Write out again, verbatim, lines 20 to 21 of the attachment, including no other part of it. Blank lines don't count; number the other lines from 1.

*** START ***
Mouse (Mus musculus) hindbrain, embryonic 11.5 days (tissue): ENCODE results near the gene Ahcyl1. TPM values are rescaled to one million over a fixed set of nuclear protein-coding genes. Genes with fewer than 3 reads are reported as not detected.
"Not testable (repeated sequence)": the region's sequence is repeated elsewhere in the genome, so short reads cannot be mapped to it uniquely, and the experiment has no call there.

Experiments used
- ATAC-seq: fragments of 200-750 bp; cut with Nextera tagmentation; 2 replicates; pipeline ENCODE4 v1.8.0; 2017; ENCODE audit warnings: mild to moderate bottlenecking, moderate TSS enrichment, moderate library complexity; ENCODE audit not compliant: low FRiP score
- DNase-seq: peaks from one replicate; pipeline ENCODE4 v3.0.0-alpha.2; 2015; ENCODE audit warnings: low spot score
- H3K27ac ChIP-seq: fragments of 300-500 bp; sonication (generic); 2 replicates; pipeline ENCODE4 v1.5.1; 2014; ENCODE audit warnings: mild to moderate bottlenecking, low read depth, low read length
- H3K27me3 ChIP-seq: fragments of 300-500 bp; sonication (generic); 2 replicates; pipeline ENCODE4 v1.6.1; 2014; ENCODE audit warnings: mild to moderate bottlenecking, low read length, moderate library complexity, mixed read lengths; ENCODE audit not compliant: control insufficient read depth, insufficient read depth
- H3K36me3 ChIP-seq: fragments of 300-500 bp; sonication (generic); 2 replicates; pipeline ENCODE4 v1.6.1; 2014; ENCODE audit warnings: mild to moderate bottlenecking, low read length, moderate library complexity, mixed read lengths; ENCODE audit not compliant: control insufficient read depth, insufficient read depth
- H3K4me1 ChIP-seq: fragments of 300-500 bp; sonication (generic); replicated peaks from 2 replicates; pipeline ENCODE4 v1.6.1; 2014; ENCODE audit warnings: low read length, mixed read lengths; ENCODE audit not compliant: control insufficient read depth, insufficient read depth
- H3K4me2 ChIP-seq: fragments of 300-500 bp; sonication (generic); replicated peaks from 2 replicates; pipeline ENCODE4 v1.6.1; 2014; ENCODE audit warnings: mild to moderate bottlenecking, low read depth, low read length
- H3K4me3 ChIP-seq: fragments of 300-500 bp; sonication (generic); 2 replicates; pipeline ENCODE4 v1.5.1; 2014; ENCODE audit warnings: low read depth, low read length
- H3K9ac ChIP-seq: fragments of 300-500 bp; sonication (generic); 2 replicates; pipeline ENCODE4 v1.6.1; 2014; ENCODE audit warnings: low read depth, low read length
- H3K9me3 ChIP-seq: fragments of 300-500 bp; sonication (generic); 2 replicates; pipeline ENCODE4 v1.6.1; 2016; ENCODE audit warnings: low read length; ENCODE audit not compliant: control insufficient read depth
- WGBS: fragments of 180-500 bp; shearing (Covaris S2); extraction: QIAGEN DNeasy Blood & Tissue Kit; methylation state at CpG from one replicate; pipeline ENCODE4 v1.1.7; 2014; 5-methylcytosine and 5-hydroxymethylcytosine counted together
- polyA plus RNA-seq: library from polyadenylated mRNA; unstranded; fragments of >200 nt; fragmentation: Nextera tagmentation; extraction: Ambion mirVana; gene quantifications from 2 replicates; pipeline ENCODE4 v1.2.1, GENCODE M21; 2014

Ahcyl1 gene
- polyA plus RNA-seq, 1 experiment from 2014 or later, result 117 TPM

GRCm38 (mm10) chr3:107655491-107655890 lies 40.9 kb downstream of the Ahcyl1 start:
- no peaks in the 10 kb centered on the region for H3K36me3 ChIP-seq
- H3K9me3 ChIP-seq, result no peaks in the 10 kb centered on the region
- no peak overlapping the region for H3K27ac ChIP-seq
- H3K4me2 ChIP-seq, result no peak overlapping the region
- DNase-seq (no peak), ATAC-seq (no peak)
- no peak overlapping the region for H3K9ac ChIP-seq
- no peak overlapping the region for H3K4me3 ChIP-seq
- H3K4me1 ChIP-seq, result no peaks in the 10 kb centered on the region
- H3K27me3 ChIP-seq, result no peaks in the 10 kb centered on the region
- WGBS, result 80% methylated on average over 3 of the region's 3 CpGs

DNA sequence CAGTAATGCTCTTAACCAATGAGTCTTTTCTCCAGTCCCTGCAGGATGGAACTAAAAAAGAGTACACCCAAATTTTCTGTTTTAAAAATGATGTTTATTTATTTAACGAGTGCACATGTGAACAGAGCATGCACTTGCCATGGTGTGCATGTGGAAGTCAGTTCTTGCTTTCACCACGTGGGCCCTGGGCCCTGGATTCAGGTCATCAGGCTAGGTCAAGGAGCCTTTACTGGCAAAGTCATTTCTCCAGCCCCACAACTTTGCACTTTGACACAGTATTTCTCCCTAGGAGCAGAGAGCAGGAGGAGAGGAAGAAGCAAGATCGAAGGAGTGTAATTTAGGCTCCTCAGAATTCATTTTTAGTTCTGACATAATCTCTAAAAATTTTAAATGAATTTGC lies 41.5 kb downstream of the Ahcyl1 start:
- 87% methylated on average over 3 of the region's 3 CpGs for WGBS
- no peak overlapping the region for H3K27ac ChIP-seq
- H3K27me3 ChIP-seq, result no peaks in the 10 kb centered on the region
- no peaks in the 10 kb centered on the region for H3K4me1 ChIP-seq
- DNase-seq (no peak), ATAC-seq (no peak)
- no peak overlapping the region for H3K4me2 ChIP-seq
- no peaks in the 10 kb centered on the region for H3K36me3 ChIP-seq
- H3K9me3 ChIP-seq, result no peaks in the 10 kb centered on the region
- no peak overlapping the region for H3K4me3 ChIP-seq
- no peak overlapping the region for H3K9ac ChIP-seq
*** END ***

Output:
- H3K9me3 ChIP-seq, result no peaks in the 10 kb centered on the region
- no peak overlapping the region for H3K27ac ChIP-seq